IoT and data present a rapidly growing opportunity space for technology companies. The space is rapidly being populated by inspiring startups creating offers ranging from internet connected light bulbs, to plant pots. Only 0.06% of things that could be connected to the Internet currently are, so there is a lot of excitement around the possibilities these technologies can offer. However, most of the time, we get too caught up with developing the technology and forget to ask ourselves a very important question: What user need are we solving?
Following a user-centered approach, we’ve mapped out the landscape of emerging value propositions that leverage both personal data and IoT technologies, and came to the conclusion that the conversation needs to shift away from killer apps to killer value propositions. In this post we share three tips for creating killer IoT and Data value propositions:
1. Address Issues Users Genuinely Care About
In today’s world where the market is saturated by products and services that offer solutions to problems that range from urgent to ‘meh’, those that make a lasting mark will be the ones that address issues users genuinely care about. Fundamental human needs such as physical and mental health, wellbeing, safety, security, connections to loved ones are the kinds of areas that IoT and data services can provide real value.
Taking the health sector as an example, there are currently 40,000+ health apps available only in the US, and the market for mobile health services is estimated to be $11.5 billion globally by 2017. Health sensors will increasingly appear in everyday items such as garments, furniture, or edibles, which will turn self-monitoring into a daily routine. But how to rise above the noise? By finding your niche market; clearly identifying a specific need shared by a definable and addressable market. Niche markets at a global scale are not so niche anymore.
2. Help Solve Interaction Overload And Fragmentation
As digital gets increasingly incorporated into our lives, we’re getting overburdened by data and interactions. Our data is spread all over the place and we don’t even have access to most of it. Most of our interactions are fragmented and spread across multiple interfaces, across different service providers, and various devices. There is opportunity for IoT and data startups to address these tensions and provide users a simpler, integrated data and IoT experience. Some emerging value propositions in this area are around ‘digital dieting’, exemplified by Moment- an app that tracks how much you’re using your phone and tablet, monitoring how many minutes you spend staring at each device, how many times you pick it up, and whether or not you’re meeting your goals.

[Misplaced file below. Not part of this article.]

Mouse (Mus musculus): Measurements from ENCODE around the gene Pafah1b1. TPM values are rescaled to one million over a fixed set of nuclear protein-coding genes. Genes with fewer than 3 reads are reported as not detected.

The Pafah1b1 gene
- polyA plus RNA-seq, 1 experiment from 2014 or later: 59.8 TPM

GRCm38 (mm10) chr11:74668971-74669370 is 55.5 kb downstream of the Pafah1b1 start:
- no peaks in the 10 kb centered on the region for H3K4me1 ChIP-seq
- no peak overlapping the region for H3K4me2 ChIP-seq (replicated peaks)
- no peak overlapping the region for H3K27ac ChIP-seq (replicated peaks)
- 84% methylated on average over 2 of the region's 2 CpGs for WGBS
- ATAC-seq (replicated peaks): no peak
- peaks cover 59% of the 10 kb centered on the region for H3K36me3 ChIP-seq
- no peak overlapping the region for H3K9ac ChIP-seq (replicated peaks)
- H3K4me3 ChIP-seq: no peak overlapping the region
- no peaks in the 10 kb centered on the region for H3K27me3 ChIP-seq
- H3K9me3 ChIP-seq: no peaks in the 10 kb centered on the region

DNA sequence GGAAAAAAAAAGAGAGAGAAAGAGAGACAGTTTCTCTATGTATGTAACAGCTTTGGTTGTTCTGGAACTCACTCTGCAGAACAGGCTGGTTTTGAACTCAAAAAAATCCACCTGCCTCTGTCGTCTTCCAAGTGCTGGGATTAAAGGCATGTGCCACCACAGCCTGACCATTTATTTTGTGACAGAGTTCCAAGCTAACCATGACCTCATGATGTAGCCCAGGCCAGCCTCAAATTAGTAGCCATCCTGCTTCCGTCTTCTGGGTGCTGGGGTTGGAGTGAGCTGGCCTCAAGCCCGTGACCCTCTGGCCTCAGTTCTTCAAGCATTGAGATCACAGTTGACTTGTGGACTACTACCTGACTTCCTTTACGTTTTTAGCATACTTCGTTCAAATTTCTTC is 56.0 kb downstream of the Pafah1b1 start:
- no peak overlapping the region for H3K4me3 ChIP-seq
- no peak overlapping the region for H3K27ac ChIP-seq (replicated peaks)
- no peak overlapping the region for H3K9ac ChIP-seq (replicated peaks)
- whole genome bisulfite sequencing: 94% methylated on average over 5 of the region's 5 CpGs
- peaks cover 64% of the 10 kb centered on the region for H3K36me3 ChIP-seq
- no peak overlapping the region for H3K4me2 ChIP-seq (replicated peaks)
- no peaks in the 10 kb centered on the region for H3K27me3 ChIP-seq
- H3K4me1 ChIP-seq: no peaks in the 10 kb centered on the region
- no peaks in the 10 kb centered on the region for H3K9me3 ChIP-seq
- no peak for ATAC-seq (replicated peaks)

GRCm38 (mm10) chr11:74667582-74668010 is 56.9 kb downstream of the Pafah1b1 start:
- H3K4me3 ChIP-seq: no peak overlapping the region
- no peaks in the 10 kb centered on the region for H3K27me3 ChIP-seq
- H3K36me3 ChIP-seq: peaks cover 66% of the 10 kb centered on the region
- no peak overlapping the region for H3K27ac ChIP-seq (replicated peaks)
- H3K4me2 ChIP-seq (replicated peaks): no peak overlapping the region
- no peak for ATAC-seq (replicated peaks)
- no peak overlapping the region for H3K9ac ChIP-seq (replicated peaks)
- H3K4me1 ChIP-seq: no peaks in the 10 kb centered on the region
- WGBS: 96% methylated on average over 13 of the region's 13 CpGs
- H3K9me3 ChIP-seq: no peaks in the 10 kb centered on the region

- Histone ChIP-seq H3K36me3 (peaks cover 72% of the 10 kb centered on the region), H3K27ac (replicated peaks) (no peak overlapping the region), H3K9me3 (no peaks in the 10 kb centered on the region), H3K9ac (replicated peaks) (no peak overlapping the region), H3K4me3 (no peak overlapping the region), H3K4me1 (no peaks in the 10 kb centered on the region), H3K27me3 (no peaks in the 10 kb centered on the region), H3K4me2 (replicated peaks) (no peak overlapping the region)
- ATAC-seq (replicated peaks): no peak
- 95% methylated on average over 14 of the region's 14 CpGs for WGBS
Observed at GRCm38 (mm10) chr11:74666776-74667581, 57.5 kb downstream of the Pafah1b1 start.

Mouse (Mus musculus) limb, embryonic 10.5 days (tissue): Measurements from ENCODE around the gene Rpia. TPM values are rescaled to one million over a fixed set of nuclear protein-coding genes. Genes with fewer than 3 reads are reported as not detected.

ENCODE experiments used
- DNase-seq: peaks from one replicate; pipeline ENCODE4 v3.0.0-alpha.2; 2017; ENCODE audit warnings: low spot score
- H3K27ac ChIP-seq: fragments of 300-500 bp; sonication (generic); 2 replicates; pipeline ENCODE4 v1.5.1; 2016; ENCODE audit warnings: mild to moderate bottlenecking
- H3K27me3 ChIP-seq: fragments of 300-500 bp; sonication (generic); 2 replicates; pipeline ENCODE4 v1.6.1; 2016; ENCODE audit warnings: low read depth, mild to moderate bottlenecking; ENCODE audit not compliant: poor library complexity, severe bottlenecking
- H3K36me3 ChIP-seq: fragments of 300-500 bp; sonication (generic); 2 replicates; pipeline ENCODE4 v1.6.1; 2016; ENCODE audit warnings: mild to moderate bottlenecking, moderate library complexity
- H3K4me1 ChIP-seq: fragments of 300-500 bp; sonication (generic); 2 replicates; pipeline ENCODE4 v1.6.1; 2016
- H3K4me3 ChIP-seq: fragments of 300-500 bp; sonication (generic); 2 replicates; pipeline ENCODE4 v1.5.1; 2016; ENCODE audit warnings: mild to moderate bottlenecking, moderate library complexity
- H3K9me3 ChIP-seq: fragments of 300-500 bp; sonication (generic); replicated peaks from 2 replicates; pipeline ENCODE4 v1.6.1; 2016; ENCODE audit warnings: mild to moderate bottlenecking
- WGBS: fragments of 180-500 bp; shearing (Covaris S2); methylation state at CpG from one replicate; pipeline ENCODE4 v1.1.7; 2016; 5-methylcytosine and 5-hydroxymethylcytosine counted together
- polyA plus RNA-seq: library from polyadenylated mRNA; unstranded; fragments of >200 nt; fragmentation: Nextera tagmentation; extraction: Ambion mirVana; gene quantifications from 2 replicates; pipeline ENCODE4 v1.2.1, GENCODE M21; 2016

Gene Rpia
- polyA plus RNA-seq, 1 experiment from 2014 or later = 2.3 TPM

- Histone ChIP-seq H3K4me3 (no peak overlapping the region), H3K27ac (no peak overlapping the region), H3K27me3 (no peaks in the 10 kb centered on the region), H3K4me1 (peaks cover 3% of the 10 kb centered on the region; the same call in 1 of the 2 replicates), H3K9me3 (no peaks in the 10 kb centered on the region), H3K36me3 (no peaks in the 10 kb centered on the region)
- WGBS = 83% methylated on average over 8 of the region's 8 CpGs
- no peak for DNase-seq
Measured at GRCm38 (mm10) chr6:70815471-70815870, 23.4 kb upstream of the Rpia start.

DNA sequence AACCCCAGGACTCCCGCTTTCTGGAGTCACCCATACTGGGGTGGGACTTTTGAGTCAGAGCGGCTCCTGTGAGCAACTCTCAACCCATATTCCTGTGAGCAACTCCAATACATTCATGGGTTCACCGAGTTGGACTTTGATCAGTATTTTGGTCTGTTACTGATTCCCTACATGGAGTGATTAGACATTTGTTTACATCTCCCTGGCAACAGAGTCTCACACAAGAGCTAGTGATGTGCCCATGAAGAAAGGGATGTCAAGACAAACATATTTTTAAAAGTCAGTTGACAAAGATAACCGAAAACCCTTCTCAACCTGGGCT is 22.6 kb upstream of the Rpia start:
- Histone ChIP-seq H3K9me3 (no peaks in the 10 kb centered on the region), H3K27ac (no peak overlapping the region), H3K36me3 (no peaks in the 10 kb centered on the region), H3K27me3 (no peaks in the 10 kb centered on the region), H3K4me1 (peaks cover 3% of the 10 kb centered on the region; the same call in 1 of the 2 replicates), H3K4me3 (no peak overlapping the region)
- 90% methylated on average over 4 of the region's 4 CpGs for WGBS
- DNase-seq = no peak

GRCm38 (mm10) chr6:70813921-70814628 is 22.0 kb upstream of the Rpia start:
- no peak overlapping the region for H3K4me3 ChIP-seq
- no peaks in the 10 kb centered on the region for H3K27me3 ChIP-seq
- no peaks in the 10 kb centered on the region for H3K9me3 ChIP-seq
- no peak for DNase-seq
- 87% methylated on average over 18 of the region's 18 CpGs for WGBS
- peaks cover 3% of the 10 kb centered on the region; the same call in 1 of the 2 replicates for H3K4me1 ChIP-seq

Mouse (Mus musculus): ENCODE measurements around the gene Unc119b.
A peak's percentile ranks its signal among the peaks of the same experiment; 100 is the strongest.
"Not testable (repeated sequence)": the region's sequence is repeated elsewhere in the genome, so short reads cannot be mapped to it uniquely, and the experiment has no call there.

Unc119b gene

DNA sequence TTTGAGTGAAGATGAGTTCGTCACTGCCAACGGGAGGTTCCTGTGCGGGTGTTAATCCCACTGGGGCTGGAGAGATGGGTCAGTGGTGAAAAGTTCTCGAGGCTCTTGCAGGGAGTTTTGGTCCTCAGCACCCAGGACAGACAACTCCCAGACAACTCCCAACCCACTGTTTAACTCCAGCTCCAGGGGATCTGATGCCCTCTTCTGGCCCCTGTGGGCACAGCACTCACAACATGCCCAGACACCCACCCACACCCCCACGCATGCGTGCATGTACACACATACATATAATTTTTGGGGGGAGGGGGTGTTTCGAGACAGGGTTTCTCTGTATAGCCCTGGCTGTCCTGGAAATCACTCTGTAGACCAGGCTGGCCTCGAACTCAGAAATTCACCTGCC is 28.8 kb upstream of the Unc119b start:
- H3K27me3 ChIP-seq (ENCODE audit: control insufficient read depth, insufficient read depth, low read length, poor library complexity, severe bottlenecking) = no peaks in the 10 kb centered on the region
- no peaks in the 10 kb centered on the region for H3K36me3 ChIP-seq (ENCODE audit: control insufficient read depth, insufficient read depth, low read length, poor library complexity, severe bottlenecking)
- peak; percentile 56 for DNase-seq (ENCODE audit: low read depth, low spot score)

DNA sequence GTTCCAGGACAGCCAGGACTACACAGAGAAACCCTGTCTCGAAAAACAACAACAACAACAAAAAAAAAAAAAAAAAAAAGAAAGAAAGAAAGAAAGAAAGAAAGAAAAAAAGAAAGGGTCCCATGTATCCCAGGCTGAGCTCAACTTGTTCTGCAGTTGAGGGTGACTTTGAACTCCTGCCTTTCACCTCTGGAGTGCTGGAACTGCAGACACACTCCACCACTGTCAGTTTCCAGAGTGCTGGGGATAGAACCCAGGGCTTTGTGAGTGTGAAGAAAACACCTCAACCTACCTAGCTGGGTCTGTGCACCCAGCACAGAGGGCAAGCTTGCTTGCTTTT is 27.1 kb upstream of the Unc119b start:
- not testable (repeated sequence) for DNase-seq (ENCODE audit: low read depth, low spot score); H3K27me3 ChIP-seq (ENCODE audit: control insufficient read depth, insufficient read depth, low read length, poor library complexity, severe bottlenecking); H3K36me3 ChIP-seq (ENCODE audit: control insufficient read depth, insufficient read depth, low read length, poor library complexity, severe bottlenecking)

It can even deter your usage after you enter the red zone by giving you constant alerts that make checking e-mail so tedious you’re compelled to stop. Services that focus on aggregating offers into one single interface – such as Hootsuite, which has built its value proposition on helping users manage their social media from one single interface – is another way to solve the frustration created by fragmented offers.
Today’s economic landscape is rapidly shifting, and new economies are emerging that disrupt business as we know it. The ‘access economy’ exemplified by the likes of Uber or Airbnb; or the ‘on-demand economy’ exemplified by the likes of Taskrabbit or Amazon’s Dash button are changing the lifestyle, mindset and expectations of the future consumer. IoT and data are often core to these emerging offers which are shaping tomorrow’s economy; and startups that manage to build the B2B infrastructure backbone for them will be leaders in tomorrow’s economy. Braintree – a payment processing startup, now acquired by Paypal – made its big breakthrough when the intriguing new players it signed up as clients, namely Airbnb, Fab and Uber made it big. So if you’re a startup trying to choose where to play, identify other rapidly growing spaces and figure out what they need. A strategic portfolio of high-growth clients means that you win when they win.
Whether you’re developing a B2B or B2C offer, the starting point should be to identify what problem you’re solving and what completely new value you’re bringing to the table. Being different or digital is not enough – you need to understand what new capability you provide, what tedious task you automate, or what frustration you take out of people’s lives. In this post, I’ve highlighted three spaces among the many we see as opportunities for new IoT and data players to explore. We look forward to seeing more truly customer-centric offers emerging in these and other spaces.
Gunes Kocabag is a Senior Associate at Claro Partners, an international business innovation and service design firm. Claro Partners is a co-founder of Startupbootcamp IoT & Data.